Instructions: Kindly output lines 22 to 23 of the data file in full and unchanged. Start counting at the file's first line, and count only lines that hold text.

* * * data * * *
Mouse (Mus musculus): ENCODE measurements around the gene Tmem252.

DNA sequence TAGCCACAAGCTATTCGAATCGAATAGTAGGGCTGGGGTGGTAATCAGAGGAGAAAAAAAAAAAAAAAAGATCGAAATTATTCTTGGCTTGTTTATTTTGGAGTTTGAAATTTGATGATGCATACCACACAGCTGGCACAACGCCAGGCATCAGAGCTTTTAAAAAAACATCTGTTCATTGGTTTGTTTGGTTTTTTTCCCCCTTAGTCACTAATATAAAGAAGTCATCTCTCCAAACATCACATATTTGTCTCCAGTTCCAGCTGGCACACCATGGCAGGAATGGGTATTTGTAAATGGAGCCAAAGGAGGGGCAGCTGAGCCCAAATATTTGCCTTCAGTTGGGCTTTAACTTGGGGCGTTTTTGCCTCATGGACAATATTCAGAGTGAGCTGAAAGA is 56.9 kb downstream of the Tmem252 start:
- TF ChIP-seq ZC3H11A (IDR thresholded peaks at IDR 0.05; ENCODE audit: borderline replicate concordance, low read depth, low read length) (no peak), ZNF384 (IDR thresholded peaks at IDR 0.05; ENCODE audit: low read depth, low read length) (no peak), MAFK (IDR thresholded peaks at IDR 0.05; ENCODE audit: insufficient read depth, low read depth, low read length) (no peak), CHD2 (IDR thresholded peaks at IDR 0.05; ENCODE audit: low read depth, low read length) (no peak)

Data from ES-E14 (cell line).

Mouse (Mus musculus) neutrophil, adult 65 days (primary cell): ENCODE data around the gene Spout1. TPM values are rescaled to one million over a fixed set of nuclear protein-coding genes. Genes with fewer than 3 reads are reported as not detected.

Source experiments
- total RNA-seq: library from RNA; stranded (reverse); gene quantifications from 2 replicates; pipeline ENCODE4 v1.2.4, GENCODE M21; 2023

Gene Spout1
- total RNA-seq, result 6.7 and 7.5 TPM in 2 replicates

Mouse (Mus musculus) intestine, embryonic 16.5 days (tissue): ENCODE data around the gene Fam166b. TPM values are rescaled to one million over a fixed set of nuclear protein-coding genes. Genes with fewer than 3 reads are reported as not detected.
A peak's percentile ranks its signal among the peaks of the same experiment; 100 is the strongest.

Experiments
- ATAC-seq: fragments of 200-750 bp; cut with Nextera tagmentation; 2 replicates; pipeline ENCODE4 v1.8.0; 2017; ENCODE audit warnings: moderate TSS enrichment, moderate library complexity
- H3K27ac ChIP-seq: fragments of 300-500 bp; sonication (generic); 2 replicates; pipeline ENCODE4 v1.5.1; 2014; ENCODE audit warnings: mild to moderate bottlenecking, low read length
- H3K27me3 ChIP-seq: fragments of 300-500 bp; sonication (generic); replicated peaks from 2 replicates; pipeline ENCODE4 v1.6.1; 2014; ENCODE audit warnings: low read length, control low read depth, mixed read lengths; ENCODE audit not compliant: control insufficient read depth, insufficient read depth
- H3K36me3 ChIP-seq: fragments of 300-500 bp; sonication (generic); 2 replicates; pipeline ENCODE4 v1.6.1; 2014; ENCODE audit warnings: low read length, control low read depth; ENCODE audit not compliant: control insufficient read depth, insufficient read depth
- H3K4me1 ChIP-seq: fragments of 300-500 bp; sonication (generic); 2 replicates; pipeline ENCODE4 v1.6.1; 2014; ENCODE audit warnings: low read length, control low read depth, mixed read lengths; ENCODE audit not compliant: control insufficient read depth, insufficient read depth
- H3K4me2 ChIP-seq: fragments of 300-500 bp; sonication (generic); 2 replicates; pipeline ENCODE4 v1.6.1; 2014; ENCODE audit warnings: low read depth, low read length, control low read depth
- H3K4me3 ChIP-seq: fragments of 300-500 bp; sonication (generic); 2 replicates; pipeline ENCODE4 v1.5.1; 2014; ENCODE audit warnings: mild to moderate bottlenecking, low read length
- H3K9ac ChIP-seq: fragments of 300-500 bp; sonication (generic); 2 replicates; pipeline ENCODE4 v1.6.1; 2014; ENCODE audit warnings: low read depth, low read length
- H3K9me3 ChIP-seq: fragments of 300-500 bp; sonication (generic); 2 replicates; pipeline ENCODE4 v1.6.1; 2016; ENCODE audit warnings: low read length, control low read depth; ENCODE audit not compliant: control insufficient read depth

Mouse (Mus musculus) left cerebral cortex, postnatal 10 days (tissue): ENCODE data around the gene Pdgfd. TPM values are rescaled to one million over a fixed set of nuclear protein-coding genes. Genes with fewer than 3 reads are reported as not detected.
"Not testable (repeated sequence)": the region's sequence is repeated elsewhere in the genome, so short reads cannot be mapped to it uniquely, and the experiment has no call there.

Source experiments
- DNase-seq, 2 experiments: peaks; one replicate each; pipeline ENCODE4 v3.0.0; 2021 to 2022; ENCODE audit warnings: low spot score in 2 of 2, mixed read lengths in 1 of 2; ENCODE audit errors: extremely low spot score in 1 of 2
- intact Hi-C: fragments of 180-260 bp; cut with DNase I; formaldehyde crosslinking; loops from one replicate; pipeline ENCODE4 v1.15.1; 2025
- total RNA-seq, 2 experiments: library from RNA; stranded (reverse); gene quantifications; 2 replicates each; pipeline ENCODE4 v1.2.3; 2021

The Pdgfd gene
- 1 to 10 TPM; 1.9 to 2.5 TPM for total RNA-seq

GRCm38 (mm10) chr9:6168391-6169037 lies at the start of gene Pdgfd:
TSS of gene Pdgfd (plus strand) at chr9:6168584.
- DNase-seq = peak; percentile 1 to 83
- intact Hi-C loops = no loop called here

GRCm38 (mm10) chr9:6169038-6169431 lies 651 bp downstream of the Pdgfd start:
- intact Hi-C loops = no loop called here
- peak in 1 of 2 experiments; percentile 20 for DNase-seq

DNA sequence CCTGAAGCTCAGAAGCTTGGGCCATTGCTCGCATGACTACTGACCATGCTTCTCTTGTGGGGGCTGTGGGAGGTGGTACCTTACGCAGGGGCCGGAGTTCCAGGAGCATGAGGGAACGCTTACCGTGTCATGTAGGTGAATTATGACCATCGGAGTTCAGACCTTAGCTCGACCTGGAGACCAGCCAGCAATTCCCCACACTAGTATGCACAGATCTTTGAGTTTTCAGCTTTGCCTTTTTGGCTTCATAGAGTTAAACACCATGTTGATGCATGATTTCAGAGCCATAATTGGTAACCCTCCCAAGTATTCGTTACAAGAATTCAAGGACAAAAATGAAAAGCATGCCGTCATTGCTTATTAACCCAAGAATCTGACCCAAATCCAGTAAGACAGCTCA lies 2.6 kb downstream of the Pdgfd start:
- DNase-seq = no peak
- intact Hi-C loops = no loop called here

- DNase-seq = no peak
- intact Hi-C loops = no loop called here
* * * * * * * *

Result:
Mouse (Mus musculus) left cerebral cortex, postnatal 10 days (tissue): ENCODE data around the gene Pdgfd. TPM values are rescaled to one million over a fixed set of nuclear protein-coding genes. Genes with fewer than 3 reads are reported as not detected.
"Not testable (repeated sequence)": the region's sequence is repeated elsewhere in the genome, so short reads cannot be mapped to it uniquely, and the experiment has no call there.